macroscape slides

new glass artwork for university of alaska fairbanks


artist statement

My intent in creating the glass artwork series entitled Macroscape Slides for UAF’s life sciences building, is to celebrate the similarities and tension of two different kinds of knowing—through science and through art.
Read full statement...


Three new glass artworks resembling over-sized microscope slides measure two feet high by six feet wide. Each artwork is uniquely created in mouth-blown art glass laminated onto dichroic float glass. LED panels back-light the central "cover slip" section of mouth-blown glass. Click here to see more photos of Macroscape Slides.


The glass artworks are wall-mounted at the interior entrance to each large laboratory on the three floors of the new Margaret Murie Life Science Building at University of Alaska Fairbanks.


materials & methods


new image glass  

The central 22 by 22 inch “coverslip” for each artwork is handmade glass. Using a new combination of glass forming techniques, artist Steve Scheibe and glass blower Jim Flanagan of Fremont Antique Glass (Seattle) collaborate to create window glass with imagery within.

View more experimental image glass.

Watch a YouTube video of glass blowing at Fremont Antique Glass.



dichroic float glass

Each microscope slide is made of dichroic float glass laminated to form a double thickness of safety glass.

Dichroic float glass is clear glass with multiple micro-layers of metal oxides giving it colorful iridescent and reflective properties. Surprising shifts in color can be seen at different viewing angles in this dynamic glass.




Custom daylight 5300K LED light panels illuminate the central square “coverslip” of art glass from behind. This true white light brightens the corridor with a full range of colors especially during dark winters. 



Stainless steel stand-off mounting hardware suspends the glass off the wall, allowing transmitted light to cast a colored glow behind and around each artwork.



Dichroic float glass in the shape of large microscope slides represents the convergence of new technology (dichroic color-changing effect) with classic, time-tested research tools of the life sciences (glass slide). 

In contrast to the hard geometry of the slide, mouth-blown glass for the “cover-slip,” is fluid and organic like the life being studied in the lab and out in the field. The glass imagery is a poetic presentation of three bio-scapes (life settings) in Alaska, UAF’s vast outdoor laboratory.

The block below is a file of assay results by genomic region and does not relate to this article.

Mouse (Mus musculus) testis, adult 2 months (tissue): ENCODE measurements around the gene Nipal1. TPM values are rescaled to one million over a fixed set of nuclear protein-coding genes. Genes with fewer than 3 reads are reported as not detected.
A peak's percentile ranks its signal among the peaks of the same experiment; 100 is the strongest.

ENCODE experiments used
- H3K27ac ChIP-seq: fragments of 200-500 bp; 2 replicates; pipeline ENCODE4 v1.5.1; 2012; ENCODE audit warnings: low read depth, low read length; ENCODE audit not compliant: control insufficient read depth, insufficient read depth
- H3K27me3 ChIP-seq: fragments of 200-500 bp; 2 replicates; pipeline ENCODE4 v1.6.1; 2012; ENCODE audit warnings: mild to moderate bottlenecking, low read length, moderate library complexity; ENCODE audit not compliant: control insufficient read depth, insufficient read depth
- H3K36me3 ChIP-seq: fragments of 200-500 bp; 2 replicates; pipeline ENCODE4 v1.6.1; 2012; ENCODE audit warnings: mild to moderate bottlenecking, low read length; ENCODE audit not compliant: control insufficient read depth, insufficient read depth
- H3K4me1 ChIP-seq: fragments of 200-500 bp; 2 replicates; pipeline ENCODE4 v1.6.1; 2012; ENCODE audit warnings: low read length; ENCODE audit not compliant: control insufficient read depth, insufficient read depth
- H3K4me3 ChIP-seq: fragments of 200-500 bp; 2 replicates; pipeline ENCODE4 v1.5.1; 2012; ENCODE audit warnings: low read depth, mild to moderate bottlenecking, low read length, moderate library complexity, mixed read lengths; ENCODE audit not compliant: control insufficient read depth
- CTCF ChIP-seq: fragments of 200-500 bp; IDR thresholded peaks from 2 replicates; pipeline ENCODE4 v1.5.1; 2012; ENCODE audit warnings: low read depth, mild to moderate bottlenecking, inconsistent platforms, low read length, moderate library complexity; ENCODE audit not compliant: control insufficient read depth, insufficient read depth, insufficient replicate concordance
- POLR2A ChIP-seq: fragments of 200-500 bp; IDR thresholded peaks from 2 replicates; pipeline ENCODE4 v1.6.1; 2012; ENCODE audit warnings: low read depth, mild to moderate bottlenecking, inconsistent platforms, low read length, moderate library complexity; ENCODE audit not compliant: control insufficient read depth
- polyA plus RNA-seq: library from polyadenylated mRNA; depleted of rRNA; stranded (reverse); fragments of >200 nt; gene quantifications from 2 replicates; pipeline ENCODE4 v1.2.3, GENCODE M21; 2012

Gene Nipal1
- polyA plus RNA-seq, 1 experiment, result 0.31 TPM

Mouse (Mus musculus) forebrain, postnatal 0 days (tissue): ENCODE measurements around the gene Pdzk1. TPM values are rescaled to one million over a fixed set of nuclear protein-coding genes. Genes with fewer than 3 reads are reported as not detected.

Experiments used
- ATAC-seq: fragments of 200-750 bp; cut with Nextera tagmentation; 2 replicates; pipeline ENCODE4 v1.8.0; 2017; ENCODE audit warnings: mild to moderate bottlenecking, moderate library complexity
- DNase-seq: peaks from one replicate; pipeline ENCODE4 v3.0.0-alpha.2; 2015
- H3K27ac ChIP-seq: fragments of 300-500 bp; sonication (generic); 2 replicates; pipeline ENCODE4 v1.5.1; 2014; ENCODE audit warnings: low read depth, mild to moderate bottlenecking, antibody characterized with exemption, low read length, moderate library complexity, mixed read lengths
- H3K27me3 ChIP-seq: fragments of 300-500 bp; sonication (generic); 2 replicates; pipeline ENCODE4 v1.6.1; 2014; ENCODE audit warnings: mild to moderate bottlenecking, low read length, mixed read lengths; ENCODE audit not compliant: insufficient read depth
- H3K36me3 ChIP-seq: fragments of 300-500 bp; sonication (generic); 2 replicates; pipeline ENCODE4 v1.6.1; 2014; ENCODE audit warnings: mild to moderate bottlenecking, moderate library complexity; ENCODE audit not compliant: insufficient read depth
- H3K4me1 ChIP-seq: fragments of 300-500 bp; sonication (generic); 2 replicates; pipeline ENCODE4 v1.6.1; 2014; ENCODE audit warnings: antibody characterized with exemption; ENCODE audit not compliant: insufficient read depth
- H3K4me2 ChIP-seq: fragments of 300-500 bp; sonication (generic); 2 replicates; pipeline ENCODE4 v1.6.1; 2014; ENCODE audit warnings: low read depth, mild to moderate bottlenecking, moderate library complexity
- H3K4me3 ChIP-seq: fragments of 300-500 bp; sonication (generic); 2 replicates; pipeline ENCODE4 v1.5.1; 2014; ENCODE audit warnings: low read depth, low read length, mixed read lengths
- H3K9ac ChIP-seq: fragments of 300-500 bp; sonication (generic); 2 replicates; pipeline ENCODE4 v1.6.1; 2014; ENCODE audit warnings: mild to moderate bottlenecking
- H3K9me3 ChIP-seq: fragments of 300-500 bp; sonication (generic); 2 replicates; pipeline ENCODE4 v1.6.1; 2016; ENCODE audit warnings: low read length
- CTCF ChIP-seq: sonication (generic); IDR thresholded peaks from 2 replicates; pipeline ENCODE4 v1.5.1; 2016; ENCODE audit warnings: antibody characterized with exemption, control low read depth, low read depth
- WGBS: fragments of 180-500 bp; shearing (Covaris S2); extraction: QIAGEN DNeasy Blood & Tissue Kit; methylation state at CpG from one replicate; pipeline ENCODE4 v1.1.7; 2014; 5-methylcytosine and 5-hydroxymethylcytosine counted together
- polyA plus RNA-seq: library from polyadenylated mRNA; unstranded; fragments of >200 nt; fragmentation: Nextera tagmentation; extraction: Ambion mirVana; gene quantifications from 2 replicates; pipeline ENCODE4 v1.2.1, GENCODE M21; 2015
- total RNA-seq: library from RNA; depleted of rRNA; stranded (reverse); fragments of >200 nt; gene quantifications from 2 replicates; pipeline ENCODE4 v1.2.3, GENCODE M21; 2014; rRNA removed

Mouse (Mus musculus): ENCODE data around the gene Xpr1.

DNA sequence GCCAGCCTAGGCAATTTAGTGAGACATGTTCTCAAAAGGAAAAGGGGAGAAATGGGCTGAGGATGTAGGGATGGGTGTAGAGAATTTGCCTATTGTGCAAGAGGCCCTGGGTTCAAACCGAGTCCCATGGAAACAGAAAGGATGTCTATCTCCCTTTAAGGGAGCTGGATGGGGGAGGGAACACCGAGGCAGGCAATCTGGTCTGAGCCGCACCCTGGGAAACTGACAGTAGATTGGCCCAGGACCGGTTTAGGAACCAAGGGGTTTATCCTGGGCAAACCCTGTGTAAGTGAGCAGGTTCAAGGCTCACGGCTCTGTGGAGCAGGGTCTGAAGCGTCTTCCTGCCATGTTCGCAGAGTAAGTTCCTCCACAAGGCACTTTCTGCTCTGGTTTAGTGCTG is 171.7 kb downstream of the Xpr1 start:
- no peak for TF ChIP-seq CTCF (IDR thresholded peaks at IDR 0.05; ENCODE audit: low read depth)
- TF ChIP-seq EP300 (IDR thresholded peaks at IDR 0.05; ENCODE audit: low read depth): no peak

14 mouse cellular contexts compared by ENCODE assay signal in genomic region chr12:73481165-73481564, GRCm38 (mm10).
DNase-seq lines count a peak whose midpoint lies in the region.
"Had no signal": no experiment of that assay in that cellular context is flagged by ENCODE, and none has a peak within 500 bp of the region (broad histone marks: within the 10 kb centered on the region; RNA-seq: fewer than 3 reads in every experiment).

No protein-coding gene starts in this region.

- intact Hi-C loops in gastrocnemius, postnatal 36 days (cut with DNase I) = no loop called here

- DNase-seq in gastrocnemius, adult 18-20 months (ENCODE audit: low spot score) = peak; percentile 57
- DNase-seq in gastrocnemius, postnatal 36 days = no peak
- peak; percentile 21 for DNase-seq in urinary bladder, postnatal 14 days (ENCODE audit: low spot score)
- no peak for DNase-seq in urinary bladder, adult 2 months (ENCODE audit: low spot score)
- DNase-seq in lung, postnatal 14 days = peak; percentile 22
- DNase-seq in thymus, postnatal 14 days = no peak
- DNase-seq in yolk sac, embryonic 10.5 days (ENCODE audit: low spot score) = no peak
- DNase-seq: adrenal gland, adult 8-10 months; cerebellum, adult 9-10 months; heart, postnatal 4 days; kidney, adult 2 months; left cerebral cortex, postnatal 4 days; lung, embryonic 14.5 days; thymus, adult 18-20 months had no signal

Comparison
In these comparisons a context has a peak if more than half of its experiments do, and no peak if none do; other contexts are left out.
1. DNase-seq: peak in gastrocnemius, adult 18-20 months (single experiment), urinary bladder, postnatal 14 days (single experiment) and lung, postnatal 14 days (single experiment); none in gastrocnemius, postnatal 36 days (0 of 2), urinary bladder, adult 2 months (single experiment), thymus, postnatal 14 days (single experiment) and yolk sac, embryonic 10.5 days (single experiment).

The three selected scenes are Alaska’s streams, sea ice, and tundra.

Of the six square photos below, only the top left and bottom right (unfinished) images are actual glass which has been created to poetically paint steams and stones. The other four are all concept sketches. Scroll down to see how the final art glass varies from these images.


In a play on scale and perspective (viewpoint), the three glass artworks celebrate the study of life in Alaska from micro to macro.

The illuminated macro-scapes placed just outside the doors of three labs are located in a positive tension and transition between interior and exterior, micro and macro, and between left brain analysis and a right brain encounter with “life.”

Here is a wonderful paradox of simultaneously looking into while living within; a reminder of the great benefits in understanding the living world of which we are a part.


final stages

Actual "sea ice" imagery in blown glass here is viewed on the light table, in preparation for laminating it to the dichroic glass "slide" base.


see more photos of the lamination process...



shipping to site

After months invested designing and fabricating this unique glass artwork, it is strategically packed for transport (and blessed for safe travels).







When the glass arrives safely at the new Murie Building at UAF in Fairbanks, Alaska, it will be time to install. See more...










Steve Scheibe of Olympia, Washington, creates in a variety of media. His public artworks are in dye-painted silk and glass. Using mostly natural materials and imagery, Steve explores the potency of metaphor in the patterns of nature.

When not in the studio, Steve enjoys kayaking, stand-up paddleboarding, hiking, cycling, gardening, and music-making with family and friends in the Pacific Northwest and Alaska.



This art project is sponsored by the University of Alaska in Fairbanks.